Getting hooked: Help kids experience fishing as way of life

One of the best parts of my job is helping people fish or guiding them so to speak.

My favorite is to see the kids out catching. School has been out for a while now and a lot of kids are hitting the water.

These days to see kids enjoying the outdoors is a rarity thanks to video games. I know a lot of parents that make the kids get outside and take the phones away for the day. Great idea, they get to see and enjoy the outdoors up close and personal.

The hardest part of getting kids fishing is the fact that if they aren’t catching, then they get bored. You have to get them to understand that fishing is a way of life, a way to relax and enjoy the outdoors.

That can be really difficult when the bite is slow or not happening at all. That, in and of itself, is a good lesson for them, learning that you don’t always reap the rewards from a day of fishing.

Also that the main reward is being outdoors with friends and family having a good time.

Dennis Collett’s granddaughter, Tori, shows off a kingfish she caught on her first cast in the surf. “Four on the day,” said Dennis. “One happy person. Hooked for life and now I have a great fishing buddy.” (Submitted photo)

Catching is a bonus.

This past week a lot of kids were fishing the bays, piers, and surf with family and they reaped the rewards of putting in the time. A lot of first time catches occurred that hooked these kids for life.

I spent hours one day on the dock at the lake with my nieces and nephews baiting hooks and releasing fish. I felt like I was on a head boat.

Every 10 seconds, it was bait a hook or remove a fish. The kids were catching bluegills which are easy peasy to catch but they had a blast and don’t care what they are catching.

Just the act of yanking in fish all day kept them excited and interested.

So if you want to take the kids out for a day of catching yo have to go to good spots that produce fish.

Bluegills are certainly easy to catch and the kids have a blast. The Cape Henlopen pier is a good spot during high tide for smaller fish that hit regularly such as small sea bass, spike trout, and short striped bass.

Early arrivals

So what has been happening in our area waters? Full summer fishing is in swing and we have some early arrivals.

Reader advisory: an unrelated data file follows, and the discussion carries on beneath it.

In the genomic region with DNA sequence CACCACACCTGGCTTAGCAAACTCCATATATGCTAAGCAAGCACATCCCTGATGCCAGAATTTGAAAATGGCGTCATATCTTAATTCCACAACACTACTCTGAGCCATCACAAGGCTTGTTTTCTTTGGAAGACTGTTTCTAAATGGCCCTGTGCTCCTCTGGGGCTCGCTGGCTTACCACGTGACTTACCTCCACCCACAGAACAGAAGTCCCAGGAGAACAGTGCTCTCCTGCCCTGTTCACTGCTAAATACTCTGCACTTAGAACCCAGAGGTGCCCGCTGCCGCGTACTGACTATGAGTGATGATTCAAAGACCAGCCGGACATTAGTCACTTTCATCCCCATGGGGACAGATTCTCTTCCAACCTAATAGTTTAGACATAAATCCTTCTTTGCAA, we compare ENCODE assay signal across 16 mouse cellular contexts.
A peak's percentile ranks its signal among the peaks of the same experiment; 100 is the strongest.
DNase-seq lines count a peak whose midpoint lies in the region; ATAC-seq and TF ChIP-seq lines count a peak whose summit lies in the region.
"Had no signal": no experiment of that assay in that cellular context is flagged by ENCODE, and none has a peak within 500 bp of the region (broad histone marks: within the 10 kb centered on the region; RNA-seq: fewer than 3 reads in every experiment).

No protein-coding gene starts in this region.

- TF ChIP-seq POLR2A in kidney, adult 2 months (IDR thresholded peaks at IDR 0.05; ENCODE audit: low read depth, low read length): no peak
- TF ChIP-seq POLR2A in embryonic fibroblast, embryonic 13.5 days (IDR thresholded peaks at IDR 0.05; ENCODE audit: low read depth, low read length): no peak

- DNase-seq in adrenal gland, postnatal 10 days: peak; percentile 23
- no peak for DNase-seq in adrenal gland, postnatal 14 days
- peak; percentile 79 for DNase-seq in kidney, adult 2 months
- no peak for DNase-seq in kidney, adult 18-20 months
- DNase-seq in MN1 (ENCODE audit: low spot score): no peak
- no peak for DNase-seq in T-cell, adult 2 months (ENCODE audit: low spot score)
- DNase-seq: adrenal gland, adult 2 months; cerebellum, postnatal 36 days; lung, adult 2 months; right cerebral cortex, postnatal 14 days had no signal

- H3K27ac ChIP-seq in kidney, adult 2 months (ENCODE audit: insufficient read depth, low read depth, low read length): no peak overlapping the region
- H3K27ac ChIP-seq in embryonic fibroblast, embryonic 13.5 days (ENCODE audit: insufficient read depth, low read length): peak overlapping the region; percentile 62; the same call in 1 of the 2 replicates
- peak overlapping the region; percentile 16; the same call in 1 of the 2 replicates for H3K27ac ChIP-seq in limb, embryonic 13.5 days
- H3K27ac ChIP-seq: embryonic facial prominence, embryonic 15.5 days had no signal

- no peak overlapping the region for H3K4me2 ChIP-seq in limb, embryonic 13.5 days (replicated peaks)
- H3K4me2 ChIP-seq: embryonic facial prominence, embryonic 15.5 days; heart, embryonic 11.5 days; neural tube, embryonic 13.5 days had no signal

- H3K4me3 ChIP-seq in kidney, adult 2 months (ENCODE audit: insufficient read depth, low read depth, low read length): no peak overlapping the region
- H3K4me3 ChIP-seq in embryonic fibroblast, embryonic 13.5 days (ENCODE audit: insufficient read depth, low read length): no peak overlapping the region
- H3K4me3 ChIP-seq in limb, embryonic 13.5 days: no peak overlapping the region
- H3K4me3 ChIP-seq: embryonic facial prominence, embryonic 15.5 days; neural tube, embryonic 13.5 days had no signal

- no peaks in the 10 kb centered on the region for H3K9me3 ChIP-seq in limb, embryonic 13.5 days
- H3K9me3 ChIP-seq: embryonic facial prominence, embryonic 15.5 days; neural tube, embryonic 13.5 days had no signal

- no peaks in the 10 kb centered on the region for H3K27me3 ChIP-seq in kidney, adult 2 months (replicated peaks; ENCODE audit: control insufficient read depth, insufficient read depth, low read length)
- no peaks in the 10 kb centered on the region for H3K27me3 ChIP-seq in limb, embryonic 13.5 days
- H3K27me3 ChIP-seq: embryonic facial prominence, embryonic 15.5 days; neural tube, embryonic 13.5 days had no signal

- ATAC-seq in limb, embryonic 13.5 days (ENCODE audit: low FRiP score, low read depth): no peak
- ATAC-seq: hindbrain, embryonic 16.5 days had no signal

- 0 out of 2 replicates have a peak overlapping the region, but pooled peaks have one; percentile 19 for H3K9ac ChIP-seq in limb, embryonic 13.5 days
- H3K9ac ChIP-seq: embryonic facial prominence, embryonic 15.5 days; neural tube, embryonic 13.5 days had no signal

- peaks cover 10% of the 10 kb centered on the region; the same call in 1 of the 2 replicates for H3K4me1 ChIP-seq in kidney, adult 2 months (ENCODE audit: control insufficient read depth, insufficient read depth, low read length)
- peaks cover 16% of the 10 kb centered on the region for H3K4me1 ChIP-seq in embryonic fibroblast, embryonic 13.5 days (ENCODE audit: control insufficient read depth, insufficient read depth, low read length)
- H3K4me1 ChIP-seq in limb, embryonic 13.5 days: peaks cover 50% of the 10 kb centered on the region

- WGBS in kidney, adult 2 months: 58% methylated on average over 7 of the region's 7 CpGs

The water temperatures despite the heat are holding nicely.

Inland bays at Masseys Landing is bouncing between 68 and 79 degrees between tides. The Delaware Bay is in the low 70s in Lewes and Cape May.

In the upper bay the mid-70s and near Delaware city it is in the lower 80s. So the surf temperatures are in the lower 70s.

Triggerfish are all over the place — the Indian River Inlet, Masseys Landing, the walls and wreck sites, the surf in Fenwick Island State Park and the Cape Henlopen fishing pier.

Dave Bebee said they are seeing a lot of trigger being caught and one was even put in the aquarium at the nature center in the park.

“We see a few triggers every year, but nothing like we have seen recently,” said Bebee. “They are around the pier poles and the old structure left from the old pier.”

The croaker and spot catches at the pier are random and slow. Seems that fishing has been getting worse and worse each year. Many think it has to do with the gator bluefish we are seeing each year now.

We haven’t seen any decent croaker action in a couple of years and the same goes for spot. Triggers are hitting small hooks with clam, or bloodworms.

Spadefish are being caught on wrecks while trigger fishing

Kingfish in surf

The surf is seeing mostly kingfish and small weakfish. Some really small flounder here and there and an occasional keeper flattie.

Of course there are skates, rays and dogfish. Lot of sharks being caught and taken out of the water. Keep the prohibited species in the water, that is a good way to harm the shark and get in trouble.

Weakfish or trout are being caught around the Indian River Inlet, nice sized trout, not just the little spikes. There are a lot of spikes in the surf, but the inlet and Broadkill River have produced some nice sized trout.

Speckled trout are being caught near the outer wall on occasion as well. Pink zooms on two-ounce jig heads work great for trout.

Many have caught them on minnows drifting for flounder in the Lewes canal and Broadkill river. Good to see some nice sized trout coming back to the area, hopefully that will continue.

Flounder fishing has been hit or miss for many anglers. The inland bays are not producing very well.

The offshore action is decent and the Delaware Bay structure. The Cape Henlopen fishing pier is seeing more and more action but mostly small flounder. The Lewes canal still has some decent action. The largest flounder we have seen was around eight pounds.

Slot striped bass fishing around the Cape Henlopen pier has been decent and the Lewes Canal and Broadkill river. Keep in mind you can’t keep them past the bridge in the canal. You can use bloodworms, sand fleas, or minnows.

Top water action is fun around structure or grass banks. Schooling striped bass will sit along a grass bank on an outgoing tide and feed on the baitfish that are coming out of the grass from the lower water. small swim shads or bucktails are great to use along these areas as well as top water.

Decent yellowfin bite offshore, and some have gotten into the big eyes. There have been a few good shark catches as close as A buoy.

Rich King’s outdoors column appears Thursdays in the Delaware State News.

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